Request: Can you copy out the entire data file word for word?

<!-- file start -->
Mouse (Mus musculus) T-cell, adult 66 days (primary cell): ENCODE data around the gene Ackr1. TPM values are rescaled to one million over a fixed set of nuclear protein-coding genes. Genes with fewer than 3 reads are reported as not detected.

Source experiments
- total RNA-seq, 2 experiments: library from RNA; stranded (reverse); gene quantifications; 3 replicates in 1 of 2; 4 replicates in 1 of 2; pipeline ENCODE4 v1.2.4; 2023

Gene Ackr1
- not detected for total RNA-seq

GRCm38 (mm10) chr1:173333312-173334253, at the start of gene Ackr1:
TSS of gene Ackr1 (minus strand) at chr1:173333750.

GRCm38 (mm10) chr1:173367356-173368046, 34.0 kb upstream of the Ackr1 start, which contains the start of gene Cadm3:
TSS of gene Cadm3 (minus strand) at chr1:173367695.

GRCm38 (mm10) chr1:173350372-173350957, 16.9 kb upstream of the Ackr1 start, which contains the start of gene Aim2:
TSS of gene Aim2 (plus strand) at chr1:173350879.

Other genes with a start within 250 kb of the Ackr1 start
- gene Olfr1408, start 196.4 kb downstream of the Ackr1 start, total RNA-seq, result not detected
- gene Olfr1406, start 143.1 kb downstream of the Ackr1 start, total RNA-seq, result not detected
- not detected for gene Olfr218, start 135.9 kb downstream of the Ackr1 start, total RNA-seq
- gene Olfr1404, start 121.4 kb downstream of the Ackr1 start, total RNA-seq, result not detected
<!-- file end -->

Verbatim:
Mouse (Mus musculus) T-cell, adult 66 days (primary cell): ENCODE data around the gene Ackr1. TPM values are rescaled to one million over a fixed set of nuclear protein-coding genes. Genes with fewer than 3 reads are reported as not detected.

Source experiments
- total RNA-seq, 2 experiments: library from RNA; stranded (reverse); gene quantifications; 3 replicates in 1 of 2; 4 replicates in 1 of 2; pipeline ENCODE4 v1.2.4; 2023

Gene Ackr1
- not detected for total RNA-seq

GRCm38 (mm10) chr1:173333312-173334253, at the start of gene Ackr1:
TSS of gene Ackr1 (minus strand) at chr1:173333750.

GRCm38 (mm10) chr1:173367356-173368046, 34.0 kb upstream of the Ackr1 start, which contains the start of gene Cadm3:
TSS of gene Cadm3 (minus strand) at chr1:173367695.

GRCm38 (mm10) chr1:173350372-173350957, 16.9 kb upstream of the Ackr1 start, which contains the start of gene Aim2:
TSS of gene Aim2 (plus strand) at chr1:173350879.

Other genes with a start within 250 kb of the Ackr1 start
- gene Olfr1408, start 196.4 kb downstream of the Ackr1 start, total RNA-seq, result not detected
- gene Olfr1406, start 143.1 kb downstream of the Ackr1 start, total RNA-seq, result not detected
- not detected for gene Olfr218, start 135.9 kb downstream of the Ackr1 start, total RNA-seq
- gene Olfr1404, start 121.4 kb downstream of the Ackr1 start, total RNA-seq, result not detected